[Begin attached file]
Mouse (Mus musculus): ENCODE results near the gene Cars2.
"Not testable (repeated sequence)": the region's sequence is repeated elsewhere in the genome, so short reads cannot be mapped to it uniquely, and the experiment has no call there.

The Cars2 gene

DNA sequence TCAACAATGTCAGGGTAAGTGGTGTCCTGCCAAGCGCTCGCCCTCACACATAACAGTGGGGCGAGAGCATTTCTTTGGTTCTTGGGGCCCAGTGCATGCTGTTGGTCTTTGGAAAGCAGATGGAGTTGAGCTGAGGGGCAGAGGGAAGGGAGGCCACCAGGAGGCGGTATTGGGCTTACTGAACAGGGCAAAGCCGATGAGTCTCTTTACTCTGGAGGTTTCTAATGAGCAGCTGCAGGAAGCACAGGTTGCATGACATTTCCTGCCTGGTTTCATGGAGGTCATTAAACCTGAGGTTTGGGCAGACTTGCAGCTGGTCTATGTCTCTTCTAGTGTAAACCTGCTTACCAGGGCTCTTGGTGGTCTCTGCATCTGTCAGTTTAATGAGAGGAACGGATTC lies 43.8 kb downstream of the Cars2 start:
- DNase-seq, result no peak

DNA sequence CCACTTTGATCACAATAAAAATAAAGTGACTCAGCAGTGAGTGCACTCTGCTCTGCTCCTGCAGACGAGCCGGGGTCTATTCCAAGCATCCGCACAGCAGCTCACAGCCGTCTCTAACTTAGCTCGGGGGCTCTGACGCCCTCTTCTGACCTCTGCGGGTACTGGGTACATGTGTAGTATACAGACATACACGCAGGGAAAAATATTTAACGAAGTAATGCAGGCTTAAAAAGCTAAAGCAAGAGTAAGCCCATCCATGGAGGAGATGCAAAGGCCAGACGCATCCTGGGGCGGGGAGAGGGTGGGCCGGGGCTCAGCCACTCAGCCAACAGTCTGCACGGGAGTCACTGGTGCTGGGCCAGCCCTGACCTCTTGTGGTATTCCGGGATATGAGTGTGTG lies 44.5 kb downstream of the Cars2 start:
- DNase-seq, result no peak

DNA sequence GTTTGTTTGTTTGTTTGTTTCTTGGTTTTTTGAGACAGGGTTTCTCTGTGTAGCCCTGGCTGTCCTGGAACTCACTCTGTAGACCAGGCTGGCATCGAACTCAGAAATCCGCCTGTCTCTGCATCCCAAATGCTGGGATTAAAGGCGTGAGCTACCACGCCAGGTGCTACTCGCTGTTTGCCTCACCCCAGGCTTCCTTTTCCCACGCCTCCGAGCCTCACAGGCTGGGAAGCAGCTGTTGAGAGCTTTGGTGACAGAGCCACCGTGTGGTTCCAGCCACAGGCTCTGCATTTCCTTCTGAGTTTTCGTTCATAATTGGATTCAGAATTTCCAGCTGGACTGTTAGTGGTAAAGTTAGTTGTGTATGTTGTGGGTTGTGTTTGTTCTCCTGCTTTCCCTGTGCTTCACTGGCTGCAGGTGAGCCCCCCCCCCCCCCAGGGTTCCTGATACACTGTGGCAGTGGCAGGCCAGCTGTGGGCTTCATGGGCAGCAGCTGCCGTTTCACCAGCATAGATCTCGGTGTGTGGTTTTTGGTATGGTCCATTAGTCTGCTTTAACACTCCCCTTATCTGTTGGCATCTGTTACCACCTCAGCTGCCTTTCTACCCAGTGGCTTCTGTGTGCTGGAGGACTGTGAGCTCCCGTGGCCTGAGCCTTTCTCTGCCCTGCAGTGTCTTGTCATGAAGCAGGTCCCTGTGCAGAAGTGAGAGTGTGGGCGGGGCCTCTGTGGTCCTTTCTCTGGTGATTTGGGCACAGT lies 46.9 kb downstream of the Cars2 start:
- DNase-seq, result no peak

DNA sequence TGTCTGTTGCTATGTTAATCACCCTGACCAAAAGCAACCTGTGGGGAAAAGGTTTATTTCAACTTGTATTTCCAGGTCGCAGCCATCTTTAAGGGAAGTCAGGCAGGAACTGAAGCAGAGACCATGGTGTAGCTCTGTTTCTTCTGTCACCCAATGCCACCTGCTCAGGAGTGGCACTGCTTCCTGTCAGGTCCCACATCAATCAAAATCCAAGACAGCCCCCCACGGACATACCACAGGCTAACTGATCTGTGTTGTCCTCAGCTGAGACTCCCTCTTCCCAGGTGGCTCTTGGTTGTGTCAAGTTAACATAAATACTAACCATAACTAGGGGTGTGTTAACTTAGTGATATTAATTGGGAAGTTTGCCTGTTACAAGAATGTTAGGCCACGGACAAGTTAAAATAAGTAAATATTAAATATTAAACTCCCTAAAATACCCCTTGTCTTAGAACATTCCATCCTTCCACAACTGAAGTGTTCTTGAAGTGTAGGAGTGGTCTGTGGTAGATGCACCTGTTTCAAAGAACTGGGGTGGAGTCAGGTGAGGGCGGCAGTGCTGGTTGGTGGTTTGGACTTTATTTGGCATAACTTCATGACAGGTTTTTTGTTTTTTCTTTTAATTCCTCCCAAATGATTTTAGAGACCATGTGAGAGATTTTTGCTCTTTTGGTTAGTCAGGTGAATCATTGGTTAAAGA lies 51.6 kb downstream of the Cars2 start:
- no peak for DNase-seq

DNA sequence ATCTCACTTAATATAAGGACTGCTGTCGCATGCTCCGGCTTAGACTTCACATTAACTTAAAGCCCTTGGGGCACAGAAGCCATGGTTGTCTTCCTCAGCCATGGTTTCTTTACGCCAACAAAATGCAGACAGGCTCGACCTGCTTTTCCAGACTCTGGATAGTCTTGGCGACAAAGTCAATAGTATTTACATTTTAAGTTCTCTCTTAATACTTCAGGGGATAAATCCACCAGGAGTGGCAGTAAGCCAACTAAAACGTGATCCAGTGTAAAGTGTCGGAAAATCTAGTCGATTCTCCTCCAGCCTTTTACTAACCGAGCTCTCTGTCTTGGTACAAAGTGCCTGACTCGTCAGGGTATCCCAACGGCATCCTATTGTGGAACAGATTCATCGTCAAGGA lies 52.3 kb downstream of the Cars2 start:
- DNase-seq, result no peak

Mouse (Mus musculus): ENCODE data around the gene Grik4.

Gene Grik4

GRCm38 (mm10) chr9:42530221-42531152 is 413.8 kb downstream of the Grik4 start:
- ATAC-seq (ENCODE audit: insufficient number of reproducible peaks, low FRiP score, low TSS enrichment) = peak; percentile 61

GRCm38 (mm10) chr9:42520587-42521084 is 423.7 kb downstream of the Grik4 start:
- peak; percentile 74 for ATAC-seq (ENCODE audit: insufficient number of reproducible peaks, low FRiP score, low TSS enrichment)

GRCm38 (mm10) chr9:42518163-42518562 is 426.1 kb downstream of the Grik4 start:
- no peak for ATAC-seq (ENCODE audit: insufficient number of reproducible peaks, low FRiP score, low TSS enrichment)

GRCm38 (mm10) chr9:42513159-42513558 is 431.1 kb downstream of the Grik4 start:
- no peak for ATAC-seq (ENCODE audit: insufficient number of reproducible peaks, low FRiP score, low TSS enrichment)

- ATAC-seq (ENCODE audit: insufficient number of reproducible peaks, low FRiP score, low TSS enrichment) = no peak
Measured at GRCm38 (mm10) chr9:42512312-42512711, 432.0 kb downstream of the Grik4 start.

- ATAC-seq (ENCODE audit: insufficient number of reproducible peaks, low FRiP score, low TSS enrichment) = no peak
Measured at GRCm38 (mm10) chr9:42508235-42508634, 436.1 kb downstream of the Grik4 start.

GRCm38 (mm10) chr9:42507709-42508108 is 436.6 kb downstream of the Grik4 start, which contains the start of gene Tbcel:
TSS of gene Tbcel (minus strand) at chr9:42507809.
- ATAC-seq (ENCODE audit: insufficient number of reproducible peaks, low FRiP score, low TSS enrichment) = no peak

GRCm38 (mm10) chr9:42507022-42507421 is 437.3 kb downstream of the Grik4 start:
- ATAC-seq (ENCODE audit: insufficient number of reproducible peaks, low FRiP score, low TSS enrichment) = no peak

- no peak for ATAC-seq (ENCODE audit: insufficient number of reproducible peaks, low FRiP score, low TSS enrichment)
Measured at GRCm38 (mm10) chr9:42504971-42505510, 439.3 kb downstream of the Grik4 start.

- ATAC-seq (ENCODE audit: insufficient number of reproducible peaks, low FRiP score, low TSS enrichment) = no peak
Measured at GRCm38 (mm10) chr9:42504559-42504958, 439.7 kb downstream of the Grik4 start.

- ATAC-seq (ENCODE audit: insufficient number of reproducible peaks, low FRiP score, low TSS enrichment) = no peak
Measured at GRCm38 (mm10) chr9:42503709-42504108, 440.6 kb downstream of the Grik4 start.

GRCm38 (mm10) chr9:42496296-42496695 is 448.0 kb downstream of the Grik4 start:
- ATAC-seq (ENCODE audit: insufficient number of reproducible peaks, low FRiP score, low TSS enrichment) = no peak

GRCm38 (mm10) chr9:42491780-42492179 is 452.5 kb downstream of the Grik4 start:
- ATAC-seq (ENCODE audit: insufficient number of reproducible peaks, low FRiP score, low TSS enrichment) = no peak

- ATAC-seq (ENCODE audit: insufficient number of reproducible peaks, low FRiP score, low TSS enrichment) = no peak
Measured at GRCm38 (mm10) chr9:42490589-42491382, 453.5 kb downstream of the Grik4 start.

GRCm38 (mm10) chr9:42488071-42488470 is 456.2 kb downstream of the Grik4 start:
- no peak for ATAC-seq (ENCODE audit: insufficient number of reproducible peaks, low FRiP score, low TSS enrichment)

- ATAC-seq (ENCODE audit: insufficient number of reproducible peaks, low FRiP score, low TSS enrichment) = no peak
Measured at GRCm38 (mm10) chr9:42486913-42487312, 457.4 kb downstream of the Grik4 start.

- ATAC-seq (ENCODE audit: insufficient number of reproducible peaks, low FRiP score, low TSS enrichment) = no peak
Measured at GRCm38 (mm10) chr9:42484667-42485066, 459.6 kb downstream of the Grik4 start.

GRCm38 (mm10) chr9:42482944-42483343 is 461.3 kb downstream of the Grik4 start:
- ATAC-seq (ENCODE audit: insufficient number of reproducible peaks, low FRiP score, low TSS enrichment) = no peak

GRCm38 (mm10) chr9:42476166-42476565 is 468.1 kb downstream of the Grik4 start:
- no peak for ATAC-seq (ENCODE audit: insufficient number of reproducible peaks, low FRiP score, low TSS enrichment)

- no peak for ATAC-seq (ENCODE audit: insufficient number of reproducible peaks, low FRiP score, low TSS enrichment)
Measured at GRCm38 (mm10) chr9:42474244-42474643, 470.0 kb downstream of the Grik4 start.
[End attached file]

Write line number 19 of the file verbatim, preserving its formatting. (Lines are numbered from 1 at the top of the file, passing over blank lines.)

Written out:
- peak; percentile 74 for ATAC-seq (ENCODE audit: insufficient number of reproducible peaks, low FRiP score, low TSS enrichment)